Smoking and vaping have been extremely destructive to Black America. Historically, African American neighborhoods battle redlining, gentrification displacement, broken homes, high crime and drug use rates, and over-policing. We also struggle with inadequate access to health care, housing, fresh food options and public education. Rather than seeing resources designed to improve the health of our community, even more tobacco retail stores are built in neighborhoods that already have an abundance of smoke shops and liquor stores.
Compared to non-Black communities, African American neighborhoods have more stores that sell tobacco products. These stores have more tobacco posters and larger-sized advertisements plastered on doors and walls fronts. Tobacco products, including menthol cigarettes and cigars/cigarillos, are cheaper in these neighborhoods to lure youth and adult consumers.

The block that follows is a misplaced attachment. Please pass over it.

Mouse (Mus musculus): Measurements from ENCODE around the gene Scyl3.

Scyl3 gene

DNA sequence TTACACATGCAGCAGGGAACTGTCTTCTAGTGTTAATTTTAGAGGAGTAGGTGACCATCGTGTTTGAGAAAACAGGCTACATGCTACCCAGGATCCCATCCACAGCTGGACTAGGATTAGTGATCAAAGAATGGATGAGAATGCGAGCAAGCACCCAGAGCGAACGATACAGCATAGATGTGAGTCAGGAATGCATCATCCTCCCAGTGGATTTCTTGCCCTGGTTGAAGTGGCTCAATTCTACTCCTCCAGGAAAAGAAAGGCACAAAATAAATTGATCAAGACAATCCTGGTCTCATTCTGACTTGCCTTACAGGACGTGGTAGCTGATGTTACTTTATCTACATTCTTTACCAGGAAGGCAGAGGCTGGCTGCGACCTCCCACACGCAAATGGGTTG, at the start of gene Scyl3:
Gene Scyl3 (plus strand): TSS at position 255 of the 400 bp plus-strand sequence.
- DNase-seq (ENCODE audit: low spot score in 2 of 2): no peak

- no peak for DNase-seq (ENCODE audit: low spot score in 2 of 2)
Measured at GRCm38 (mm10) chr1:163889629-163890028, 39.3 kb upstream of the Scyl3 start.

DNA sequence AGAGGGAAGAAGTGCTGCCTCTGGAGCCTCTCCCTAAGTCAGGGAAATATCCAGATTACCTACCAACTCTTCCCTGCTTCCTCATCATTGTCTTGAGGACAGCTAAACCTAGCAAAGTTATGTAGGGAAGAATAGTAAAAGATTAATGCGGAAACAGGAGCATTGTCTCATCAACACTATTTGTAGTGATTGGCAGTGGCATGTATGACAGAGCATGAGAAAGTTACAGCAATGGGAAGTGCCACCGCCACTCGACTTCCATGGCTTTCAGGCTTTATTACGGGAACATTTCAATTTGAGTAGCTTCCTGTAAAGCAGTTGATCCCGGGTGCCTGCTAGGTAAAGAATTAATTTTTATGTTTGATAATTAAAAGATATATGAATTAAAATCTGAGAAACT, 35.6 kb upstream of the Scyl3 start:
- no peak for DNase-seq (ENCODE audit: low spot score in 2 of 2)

Big Tobacco attempts to keep African Americans addicted to nicotine by providing funding and sponsorships for Black cultural and musical events and scholarships for Black students. They sponsor Black Greek organization activities, advertise in magazines, and at venues popular with African Americans to stay relevant, relatable, and appealing to their target. They have invaded our culture by using prominent African American leaders to gain the trust of the Black community in exchange for our support, cooperation, or silence. These manipulative tactics hit close to home, as local African American leaders openly support an industry destroying Las Vegas’ Black communities.
also known as e-cigarettes or vapes, have increased in popularity among youth and young adults.
Source: 2019 Nevada Adult Tobacco Survey